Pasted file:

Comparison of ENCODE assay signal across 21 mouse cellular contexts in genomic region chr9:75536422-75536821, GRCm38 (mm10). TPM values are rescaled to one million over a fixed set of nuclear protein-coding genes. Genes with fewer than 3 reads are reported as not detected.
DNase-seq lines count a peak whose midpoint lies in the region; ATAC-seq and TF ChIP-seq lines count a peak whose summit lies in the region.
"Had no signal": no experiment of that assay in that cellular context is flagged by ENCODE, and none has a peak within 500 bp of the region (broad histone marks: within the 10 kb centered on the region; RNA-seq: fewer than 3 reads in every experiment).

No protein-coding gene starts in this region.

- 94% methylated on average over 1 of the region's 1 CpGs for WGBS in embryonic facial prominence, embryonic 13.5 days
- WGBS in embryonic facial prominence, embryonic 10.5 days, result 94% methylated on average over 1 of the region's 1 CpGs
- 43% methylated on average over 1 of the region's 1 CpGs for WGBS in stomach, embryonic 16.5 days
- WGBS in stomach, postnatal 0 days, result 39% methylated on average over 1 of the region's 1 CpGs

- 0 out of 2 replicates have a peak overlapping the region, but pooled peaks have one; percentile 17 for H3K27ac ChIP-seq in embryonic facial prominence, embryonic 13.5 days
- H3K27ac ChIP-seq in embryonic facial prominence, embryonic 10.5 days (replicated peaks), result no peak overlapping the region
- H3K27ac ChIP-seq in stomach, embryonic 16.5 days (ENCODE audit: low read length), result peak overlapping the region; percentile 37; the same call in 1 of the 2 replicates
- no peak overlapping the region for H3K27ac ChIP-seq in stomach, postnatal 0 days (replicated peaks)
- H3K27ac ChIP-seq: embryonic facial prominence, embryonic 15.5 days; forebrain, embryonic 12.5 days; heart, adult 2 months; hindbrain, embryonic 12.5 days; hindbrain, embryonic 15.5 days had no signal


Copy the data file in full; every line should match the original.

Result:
Comparison of ENCODE assay signal across 21 mouse cellular contexts in genomic region chr9:75536422-75536821, GRCm38 (mm10). TPM values are rescaled to one million over a fixed set of nuclear protein-coding genes. Genes with fewer than 3 reads are reported as not detected.
DNase-seq lines count a peak whose midpoint lies in the region; ATAC-seq and TF ChIP-seq lines count a peak whose summit lies in the region.
"Had no signal": no experiment of that assay in that cellular context is flagged by ENCODE, and none has a peak within 500 bp of the region (broad histone marks: within the 10 kb centered on the region; RNA-seq: fewer than 3 reads in every experiment).

No protein-coding gene starts in this region.

- 94% methylated on average over 1 of the region's 1 CpGs for WGBS in embryonic facial prominence, embryonic 13.5 days
- WGBS in embryonic facial prominence, embryonic 10.5 days, result 94% methylated on average over 1 of the region's 1 CpGs
- 43% methylated on average over 1 of the region's 1 CpGs for WGBS in stomach, embryonic 16.5 days
- WGBS in stomach, postnatal 0 days, result 39% methylated on average over 1 of the region's 1 CpGs

- 0 out of 2 replicates have a peak overlapping the region, but pooled peaks have one; percentile 17 for H3K27ac ChIP-seq in embryonic facial prominence, embryonic 13.5 days
- H3K27ac ChIP-seq in embryonic facial prominence, embryonic 10.5 days (replicated peaks), result no peak overlapping the region
- H3K27ac ChIP-seq in stomach, embryonic 16.5 days (ENCODE audit: low read length), result peak overlapping the region; percentile 37; the same call in 1 of the 2 replicates
- no peak overlapping the region for H3K27ac ChIP-seq in stomach, postnatal 0 days (replicated peaks)
- H3K27ac ChIP-seq: embryonic facial prominence, embryonic 15.5 days; forebrain, embryonic 12.5 days; heart, adult 2 months; hindbrain, embryonic 12.5 days; hindbrain, embryonic 15.5 days had no signal